- IchthuX. IchthuX is an open-source project based on Knoppix. The goal of this project is to create a Christian Knoppix live CD, a full operating system containing enough programs to perform any basic task on a PC, and focusing on Christianity. IchthuX mostly uses the Sword project and contains packages such as BibleTime, GnomeSword, and Bible-KJV.
- MyKnoppix. MyKnoppix is a Knoppix-derived Linux CD that makes Knoppix practical to use as your primary OS and/or travelling companion. Unlike other Knoppix distributions, MyKnoppix automatically synchronises any modified files to your hard-disk and/or Linux-compatible USB flash-drive. MyKnoppix is also great for travelling light, as you can carry your own OS and files without carrying a laptop. To use your system, you need only find a computer, plug your flash-drive into a USB port, insert your MyKnoppix CD, and reboot.
- myLinux. myLinux is a new Ukrainian distribution based on Fedora Core.
- Stanix. Stanix is a new Taiwanese live CD based on AUSTRUMI.
DistroWatch database summary
- Number of Linux distributions in the database: 395
- Number of BSD distributions in the database: 9
- Number of discontinued distributions: 49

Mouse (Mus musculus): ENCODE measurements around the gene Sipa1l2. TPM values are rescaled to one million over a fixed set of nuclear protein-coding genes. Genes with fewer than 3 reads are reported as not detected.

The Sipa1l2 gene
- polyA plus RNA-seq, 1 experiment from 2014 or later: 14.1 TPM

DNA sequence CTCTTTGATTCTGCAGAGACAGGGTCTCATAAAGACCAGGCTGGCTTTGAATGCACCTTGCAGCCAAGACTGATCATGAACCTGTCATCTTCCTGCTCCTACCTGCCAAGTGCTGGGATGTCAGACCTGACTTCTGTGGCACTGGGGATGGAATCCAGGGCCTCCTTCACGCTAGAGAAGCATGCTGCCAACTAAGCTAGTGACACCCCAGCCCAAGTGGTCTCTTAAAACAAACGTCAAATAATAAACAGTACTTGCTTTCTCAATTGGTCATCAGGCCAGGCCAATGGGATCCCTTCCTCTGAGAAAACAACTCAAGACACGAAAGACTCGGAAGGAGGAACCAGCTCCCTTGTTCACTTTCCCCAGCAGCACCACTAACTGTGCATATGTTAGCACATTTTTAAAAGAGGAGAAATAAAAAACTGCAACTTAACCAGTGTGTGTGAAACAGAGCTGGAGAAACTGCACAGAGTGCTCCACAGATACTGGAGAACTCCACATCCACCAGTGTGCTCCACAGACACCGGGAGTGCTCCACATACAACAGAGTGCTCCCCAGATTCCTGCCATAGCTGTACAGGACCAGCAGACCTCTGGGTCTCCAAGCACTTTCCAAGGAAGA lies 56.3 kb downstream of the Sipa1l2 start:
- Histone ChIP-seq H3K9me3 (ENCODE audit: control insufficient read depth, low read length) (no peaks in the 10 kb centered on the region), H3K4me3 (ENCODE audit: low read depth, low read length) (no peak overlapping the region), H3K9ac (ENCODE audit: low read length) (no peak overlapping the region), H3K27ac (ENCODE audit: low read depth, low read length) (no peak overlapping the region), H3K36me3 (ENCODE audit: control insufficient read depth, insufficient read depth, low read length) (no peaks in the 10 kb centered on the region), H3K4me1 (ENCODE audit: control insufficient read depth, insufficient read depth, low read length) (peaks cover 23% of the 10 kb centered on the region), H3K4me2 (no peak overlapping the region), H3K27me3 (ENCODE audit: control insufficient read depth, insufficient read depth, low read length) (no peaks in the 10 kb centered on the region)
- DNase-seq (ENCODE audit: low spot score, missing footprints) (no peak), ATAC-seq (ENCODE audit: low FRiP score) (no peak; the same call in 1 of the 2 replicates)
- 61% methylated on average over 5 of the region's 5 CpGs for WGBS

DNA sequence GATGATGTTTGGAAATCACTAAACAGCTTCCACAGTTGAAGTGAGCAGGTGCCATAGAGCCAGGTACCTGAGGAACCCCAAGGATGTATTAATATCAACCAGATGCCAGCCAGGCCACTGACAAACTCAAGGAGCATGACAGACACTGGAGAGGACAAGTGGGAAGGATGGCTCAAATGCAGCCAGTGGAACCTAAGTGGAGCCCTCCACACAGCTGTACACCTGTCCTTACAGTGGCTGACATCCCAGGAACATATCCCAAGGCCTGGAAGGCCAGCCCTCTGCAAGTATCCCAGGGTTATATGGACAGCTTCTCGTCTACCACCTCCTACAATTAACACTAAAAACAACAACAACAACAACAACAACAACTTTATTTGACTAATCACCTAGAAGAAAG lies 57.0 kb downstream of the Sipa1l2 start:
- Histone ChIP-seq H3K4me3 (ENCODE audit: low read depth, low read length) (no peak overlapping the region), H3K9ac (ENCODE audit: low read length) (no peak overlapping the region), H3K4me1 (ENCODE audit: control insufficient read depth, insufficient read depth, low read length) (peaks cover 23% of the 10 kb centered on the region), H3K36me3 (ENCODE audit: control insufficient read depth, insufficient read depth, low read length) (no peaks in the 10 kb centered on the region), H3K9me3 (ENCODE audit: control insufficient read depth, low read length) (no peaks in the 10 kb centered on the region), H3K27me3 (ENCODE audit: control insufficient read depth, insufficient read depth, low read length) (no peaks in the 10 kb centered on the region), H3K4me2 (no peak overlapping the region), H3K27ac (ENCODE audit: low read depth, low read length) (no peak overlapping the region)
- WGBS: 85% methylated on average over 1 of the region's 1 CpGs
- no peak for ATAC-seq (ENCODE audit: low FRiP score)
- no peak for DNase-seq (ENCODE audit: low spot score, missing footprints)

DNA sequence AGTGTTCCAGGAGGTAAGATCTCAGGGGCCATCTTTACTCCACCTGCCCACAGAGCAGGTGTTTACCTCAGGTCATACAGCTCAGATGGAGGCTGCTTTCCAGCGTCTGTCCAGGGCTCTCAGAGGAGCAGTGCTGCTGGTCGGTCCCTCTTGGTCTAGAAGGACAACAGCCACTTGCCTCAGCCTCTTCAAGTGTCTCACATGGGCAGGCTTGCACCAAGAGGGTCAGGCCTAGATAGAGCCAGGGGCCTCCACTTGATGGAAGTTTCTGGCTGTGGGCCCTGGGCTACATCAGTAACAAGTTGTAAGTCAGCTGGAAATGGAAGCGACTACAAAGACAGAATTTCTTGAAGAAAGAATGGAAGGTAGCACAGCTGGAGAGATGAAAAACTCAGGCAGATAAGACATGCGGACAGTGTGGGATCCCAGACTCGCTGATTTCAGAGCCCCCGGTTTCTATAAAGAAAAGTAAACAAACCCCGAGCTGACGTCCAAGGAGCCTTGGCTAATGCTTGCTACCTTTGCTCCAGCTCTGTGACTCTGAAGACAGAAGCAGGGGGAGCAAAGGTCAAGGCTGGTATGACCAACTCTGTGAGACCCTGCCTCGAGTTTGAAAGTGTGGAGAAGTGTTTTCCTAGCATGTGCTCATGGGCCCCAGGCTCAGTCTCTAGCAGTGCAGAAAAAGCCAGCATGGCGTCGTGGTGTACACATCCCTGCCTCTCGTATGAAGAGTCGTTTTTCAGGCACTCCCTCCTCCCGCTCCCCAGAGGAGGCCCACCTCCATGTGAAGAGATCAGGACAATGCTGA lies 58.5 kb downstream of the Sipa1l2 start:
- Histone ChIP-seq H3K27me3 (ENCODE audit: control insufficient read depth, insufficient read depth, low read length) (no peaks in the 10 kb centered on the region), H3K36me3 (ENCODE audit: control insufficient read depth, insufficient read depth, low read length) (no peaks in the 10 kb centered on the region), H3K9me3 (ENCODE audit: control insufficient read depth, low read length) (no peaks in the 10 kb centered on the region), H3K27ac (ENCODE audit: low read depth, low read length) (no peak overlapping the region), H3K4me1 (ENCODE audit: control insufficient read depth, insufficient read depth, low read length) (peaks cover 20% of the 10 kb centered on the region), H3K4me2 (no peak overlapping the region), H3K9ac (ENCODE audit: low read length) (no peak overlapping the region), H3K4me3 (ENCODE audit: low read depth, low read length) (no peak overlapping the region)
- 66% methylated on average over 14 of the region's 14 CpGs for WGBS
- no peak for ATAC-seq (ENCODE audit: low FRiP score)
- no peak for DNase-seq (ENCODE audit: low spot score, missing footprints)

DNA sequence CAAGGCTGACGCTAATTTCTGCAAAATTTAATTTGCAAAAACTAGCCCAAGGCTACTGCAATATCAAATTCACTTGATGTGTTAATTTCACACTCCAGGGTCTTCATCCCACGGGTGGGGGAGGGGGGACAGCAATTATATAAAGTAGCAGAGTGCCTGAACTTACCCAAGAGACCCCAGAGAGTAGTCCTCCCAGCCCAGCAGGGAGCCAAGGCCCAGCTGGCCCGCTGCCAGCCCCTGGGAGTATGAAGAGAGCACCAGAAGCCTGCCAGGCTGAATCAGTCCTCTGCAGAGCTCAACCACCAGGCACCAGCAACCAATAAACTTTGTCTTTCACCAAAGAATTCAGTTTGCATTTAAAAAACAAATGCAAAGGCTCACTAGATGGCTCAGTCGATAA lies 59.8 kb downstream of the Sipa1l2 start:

- Number of distributions on the waiting list: 101
That's all for today. See you all next week!
|• Issue 568 (2014-07-21): Antergos 2014.06.24, Mint based on Debian stable, upgrading CentOS, BinaryTides|
|• Issue 567 (2014-07-14): Manjaro 0.8.10, PC-BSD jails, Debian and glibc, Fedora's DNF, Xiki and Opera 24|
|• Issue 566 (2014-07-07): LXLE 14.04, OpenBSD's SimpleDE, openSUSE artwork, home security basics|
|• Issue 565 (2014-06-30): Chakra 2014.05, Fedora on BeagleBone, Matthew Miller interview, e-book readers|
|• Issue 564 (2014-06-23): Antergos 2014.05.26 and Q4OS 0.5.11, Debian LTS and glibc, Fedora DNF|
|• Issue 563 (2014-06-16): Mint 17, CentOS 7 pre-release, Debian MATE, accessing encrypted content|
|• Issue 562 (2014-06-09): GoboLinux 015, Gentoo interview, Fedora leader change, climagic tricks|
|• Issue 561 (2014-06-02): OpenMandriva 2014.0, Debian GNU/Hurd, Lubuntu and LXQt, Final Term, TrueCrypt|
|• Issue 560 (2014-05-26): KaOS 2014.04, Wayland and KDE 5 on Fedora, distros with commercial support, DenyHosts|